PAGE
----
The fastest way to make a million using this method is when the three layers below you sign 28 investors each. That would pull 21952 investors into the pool, and create a void of three million rand. When those people manage to recover their investment, it creates a void of 9 million. And so on and so forth...

In the end this is in fact a moral decision. Even if it costs you only R150, it does so much damage that you should avoid, even fight this scam.

Tuesday, May 06, 2008

About resizing and recovering filesystems

A colleague of mine did something horrible last night. He resized an LVM volume along with the file system on it without making a backup first. Murphy's law kicked in and we ended up with a file system that was 99% full, but with no files on it.

This morning, after enjoying the luxury of some five hours sleep, it dawned on me that the problem might well be the journal of said ext3 filesystem. Knowing that an ext3 filesystem is an ext2 file system with extra goodies, I tried mounting it as ext2:

# mount -t ext2 -o ro /dev/vg/volume /mnt/recover
mount: /dev/vg/volume already mounted or /mnt/recover busy

First line of defense: turn that error into a google search. This eventually tells me that the problem must lie with device mapper holding on to the device. After a bit of deliberation, I remove the mapped device:

dmsetup remove /dev/mapper/vg-volume

Then I do an lvscan to recreate it:

# lvscan
... snip ...
inactive '/dev/vg/volume' [70.00 GB] inherit
... snip ...

And activate it:

# lvchange -a y /dev/vg/volume

And just like that, I could mount it as an ext2 filesystem and get my files back.

The moral of this story, I think, is to remove the ext3 journal before you resize things, and add it back afterwards.

Tuesday, January 08, 2008

Is jesus a myth?

A lot of blog posts originate from arguments on IRC. In the most recent argument, a post from facebook (unfortunately requires a facebook login) was quoted in defense of an argument.

The above facebook posting basically aims to discredit the often quoted (by christian apologists) Testimonium of the Jewish Historian Flavius Josephus:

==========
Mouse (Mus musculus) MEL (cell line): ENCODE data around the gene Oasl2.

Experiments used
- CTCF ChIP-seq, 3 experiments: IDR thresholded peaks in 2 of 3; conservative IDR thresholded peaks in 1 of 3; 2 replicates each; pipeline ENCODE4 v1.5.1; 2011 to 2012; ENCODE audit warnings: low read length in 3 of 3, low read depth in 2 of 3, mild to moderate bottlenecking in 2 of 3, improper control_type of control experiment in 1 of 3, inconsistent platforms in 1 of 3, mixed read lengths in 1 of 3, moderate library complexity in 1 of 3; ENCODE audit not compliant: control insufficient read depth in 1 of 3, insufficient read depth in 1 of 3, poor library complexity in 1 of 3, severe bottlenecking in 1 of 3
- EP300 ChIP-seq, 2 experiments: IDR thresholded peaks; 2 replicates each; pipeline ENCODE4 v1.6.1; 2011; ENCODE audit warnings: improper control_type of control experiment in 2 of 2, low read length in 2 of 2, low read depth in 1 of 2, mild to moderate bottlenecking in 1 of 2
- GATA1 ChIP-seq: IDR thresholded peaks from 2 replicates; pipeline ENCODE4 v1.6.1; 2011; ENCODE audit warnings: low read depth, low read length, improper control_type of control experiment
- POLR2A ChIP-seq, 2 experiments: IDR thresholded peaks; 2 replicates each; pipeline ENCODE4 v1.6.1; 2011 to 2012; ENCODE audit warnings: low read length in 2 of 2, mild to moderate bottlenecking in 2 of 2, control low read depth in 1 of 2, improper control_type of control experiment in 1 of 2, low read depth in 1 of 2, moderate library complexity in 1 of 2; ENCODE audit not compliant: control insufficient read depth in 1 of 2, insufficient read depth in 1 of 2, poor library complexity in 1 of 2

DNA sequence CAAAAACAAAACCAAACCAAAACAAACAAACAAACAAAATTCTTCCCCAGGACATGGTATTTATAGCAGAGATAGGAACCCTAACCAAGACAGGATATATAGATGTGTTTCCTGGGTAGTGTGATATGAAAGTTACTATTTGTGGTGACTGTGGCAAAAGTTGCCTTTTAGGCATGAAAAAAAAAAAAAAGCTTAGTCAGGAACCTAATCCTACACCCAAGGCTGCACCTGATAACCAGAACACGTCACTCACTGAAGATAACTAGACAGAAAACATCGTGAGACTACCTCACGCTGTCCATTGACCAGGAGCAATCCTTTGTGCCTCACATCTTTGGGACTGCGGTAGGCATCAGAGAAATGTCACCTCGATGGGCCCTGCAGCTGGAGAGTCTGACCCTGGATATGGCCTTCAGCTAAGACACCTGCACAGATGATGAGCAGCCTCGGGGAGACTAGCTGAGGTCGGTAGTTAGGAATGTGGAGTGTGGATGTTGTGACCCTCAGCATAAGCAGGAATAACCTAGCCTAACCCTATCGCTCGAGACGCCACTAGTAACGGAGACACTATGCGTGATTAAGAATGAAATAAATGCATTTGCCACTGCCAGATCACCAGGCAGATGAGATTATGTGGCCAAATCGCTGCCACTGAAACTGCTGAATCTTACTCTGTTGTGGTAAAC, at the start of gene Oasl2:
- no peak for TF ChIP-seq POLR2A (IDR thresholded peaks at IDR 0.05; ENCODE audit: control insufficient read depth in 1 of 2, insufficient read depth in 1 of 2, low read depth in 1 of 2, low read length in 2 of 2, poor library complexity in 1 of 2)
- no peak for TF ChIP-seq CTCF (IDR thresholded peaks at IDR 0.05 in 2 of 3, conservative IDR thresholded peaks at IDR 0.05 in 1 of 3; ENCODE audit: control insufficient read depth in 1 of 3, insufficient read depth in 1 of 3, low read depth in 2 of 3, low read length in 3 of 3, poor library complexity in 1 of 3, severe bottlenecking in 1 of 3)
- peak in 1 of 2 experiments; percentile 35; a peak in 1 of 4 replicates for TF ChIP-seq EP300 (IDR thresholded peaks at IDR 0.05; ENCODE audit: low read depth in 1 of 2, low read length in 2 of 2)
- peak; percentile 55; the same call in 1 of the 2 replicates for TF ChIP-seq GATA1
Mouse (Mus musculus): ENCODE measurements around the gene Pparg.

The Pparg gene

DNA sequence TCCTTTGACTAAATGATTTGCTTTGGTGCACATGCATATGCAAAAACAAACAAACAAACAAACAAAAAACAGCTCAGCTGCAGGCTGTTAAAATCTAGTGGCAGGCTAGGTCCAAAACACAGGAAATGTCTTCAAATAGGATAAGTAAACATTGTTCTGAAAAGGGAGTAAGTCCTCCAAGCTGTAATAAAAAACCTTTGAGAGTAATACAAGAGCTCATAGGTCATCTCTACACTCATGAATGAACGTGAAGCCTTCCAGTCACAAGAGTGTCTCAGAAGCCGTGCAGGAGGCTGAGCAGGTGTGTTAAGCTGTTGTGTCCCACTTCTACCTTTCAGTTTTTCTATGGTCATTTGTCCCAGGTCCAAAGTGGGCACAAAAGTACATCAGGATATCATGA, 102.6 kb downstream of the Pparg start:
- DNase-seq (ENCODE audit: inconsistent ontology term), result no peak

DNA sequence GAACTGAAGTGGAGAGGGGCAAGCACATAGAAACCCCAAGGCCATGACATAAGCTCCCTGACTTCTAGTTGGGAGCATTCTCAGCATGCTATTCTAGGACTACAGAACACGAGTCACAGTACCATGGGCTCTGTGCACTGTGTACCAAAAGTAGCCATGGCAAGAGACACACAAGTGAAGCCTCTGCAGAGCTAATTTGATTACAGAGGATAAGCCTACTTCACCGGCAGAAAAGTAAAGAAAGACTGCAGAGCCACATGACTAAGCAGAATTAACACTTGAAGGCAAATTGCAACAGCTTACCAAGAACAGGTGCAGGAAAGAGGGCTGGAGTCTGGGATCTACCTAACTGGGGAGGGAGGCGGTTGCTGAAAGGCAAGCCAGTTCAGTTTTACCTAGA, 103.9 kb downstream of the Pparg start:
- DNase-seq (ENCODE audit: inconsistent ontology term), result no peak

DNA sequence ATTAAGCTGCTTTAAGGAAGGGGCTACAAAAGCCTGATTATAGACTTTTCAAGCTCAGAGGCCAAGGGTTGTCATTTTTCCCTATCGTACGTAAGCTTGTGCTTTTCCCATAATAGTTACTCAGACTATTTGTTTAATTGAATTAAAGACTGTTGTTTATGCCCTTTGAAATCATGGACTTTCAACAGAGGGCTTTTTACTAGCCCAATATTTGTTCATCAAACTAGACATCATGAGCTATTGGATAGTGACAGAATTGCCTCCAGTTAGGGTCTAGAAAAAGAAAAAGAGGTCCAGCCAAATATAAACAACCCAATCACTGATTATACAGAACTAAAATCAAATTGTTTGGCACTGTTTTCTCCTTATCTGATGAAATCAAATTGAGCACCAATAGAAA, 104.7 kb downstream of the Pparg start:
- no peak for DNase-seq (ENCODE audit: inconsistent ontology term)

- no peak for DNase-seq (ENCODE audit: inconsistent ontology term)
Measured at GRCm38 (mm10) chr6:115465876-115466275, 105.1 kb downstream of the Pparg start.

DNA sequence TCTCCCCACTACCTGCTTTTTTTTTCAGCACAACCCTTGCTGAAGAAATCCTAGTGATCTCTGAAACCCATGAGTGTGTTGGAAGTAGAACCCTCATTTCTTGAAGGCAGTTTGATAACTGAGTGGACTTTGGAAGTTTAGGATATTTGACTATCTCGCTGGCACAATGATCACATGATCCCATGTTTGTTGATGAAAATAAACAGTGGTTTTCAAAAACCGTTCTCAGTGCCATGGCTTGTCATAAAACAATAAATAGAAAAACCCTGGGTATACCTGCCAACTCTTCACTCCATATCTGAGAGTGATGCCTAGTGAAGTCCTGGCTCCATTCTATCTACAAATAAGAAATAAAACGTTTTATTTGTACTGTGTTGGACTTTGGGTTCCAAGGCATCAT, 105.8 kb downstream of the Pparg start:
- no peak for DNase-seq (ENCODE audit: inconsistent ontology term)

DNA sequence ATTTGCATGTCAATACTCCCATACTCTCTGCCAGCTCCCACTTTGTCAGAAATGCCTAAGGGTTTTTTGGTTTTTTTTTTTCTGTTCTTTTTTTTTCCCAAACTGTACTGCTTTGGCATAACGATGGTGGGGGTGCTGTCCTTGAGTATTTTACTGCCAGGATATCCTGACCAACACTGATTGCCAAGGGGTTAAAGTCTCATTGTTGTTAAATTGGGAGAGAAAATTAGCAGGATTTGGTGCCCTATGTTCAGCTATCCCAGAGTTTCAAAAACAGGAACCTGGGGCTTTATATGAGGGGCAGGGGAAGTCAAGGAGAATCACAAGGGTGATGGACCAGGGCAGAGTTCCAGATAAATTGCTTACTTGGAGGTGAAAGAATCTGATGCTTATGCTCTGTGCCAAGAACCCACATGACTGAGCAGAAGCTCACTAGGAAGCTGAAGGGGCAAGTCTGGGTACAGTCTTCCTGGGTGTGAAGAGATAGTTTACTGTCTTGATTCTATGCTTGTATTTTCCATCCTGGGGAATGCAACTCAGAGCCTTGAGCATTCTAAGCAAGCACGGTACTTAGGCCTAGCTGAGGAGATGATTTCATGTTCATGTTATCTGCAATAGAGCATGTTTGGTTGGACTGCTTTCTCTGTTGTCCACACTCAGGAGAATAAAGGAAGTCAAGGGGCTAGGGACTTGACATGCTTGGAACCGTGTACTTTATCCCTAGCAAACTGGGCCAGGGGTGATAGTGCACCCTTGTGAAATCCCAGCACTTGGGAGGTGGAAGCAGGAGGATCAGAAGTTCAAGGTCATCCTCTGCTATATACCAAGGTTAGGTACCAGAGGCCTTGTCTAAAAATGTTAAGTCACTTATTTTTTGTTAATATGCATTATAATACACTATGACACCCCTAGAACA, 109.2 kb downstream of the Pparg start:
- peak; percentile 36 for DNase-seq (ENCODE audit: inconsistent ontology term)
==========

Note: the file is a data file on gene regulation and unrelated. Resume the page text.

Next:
Now there was about this time Jesus, a wise man, if it be lawful to call him a man, for he was a doer of wonderful works, a teacher of such men as receive the truth with pleasure. He drew over to him both many of the Jews, and many of the Gentiles. He was the Christ, and when Pilate, at the suggestion of the principal men among us, had condemned him to the cross, those that loved him at the first did not forsake him; for he appeared to them alive again the third day; as the divine prophets had foretold these and ten thousand other wonderful things concerning him. And the tribe of Christians so named from him are not extinct at this day. (Antiquities, XVIII, 33, italics added).

It is argued that the above piece was obviously forged. Not only was it forged, it was written in 93 or 94 AD, some sixty years after the events it reports, and therefore "late". This meant I had to go back and do some research, because until now I also thought Josephus made a good Witness.

First and foremost, and this will come as a shock to some Christians, the above piece was indeed tampered with, or at the very least, it is very likely that it was tampered with. Scholars now mostly agree that it is unlikely that Josephus -- who was an orthodox jew -- would make statements such as those marked in italics above. If you read the above passage without the italicised passages, you will find that it flows better and the line of thought is clear.